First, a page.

One of the keys to an effective retirement plan is to keep it as simple and straightforward as possible. To help assess whether Morningstar.com readers and Morningstar followers on Twitter are adhering to that philosophy, I asked them to summarize their own retirement strategies in 140 characters or fewer. (That's the character limit that Twitter imposes on tweets.) I asked respondents to post their "retirement haiku" on Twitter, using the hashtag #MstarDiscuss, as well as in the Investing During Retirement Forum of Morningstar.com.
Responses poured forth, especially on Morningstar.com. Many posts centered around the importance of living within one's means in the years leading up to and during retirement, while other responses focused on investing those savings well. Other respondents interpreted my query holistically, weaving together both financial and lifestyle wisdom for a successful retirement.
To read the complete thread or share your own retirement strategy (remember: brevity! 140 characters or fewer), click here (http://news.morningstar.com/articlenet/article.aspx?id=614323) or tweet using the hashtag #MstarDiscuss. (You can also follow me on Twitter @Christine_Benz.)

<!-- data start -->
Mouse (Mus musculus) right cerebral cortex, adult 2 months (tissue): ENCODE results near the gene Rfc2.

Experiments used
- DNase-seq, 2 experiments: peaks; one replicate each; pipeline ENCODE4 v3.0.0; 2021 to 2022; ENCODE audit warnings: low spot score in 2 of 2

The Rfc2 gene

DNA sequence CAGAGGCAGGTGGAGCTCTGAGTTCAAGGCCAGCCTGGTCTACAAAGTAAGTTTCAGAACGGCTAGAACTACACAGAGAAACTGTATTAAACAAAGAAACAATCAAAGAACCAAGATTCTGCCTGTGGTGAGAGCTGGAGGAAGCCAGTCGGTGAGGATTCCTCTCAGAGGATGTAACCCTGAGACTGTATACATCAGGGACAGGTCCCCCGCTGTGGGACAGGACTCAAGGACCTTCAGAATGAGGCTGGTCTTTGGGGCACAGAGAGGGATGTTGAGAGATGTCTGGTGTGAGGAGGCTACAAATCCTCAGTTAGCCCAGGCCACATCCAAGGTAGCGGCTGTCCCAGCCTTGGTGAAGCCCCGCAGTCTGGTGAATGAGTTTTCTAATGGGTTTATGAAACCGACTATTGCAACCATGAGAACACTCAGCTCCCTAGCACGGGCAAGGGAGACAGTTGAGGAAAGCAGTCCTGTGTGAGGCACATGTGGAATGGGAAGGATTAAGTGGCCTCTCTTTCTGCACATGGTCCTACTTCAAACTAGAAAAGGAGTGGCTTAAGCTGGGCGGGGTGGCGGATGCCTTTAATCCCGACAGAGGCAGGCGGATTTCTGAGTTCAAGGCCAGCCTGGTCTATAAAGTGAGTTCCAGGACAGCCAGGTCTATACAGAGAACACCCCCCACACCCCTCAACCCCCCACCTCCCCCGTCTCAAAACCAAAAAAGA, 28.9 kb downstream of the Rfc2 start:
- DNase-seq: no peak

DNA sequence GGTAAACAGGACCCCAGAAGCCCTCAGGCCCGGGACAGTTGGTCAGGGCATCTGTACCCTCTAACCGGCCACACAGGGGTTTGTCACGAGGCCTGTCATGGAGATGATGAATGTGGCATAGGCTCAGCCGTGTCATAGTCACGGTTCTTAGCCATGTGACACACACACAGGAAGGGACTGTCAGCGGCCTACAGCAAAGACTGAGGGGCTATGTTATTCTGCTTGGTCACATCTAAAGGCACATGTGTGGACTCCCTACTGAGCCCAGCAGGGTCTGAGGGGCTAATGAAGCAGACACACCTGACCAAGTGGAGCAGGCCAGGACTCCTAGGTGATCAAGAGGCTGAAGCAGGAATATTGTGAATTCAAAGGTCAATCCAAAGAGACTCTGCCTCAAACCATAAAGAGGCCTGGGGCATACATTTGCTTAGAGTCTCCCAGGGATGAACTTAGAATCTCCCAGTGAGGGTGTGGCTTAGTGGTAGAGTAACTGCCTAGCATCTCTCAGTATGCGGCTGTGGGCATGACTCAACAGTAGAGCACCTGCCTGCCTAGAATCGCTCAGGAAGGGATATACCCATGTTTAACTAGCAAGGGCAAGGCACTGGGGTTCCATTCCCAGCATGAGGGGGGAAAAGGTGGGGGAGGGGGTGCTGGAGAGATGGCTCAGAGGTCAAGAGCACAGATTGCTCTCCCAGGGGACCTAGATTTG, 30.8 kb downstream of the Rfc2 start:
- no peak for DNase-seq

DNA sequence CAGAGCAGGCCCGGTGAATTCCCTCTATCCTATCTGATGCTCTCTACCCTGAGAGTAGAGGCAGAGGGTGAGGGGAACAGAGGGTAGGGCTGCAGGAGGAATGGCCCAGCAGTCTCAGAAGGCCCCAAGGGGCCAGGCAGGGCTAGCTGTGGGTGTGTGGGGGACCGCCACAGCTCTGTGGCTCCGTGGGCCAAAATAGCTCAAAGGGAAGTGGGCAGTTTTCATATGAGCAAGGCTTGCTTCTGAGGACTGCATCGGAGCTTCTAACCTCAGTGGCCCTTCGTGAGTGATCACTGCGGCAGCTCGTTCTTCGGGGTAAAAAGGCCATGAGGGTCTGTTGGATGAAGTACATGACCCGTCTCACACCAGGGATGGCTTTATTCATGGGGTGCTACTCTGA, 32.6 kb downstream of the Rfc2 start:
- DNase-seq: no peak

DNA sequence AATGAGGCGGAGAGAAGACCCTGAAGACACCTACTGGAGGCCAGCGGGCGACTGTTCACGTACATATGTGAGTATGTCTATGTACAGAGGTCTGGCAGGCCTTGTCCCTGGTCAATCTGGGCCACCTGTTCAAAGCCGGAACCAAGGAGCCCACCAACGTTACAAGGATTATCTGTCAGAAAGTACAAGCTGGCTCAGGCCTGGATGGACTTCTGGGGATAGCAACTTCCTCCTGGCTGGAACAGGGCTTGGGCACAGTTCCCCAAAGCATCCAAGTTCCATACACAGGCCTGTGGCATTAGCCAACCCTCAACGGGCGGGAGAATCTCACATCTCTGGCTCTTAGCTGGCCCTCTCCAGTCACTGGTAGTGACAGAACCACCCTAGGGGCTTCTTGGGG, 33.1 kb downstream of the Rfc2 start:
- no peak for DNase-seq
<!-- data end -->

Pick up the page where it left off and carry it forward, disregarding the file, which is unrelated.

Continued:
'You Never Had It; You Don't Miss It'
Many respondents advised sticking to the basics in the years leading up to and during retirement. And the most fundamental aspect of any successful financial plan? Making sure your outgo doesn't exceed your inflow.
Chief K believes that it's easier to scrimp when you're young than have to do so later on. To wit, his strategy is to "live below my means now, to afford life at my means later. Easier to have fun if young/poor. Harder if old/poor. The second option stinks on ice."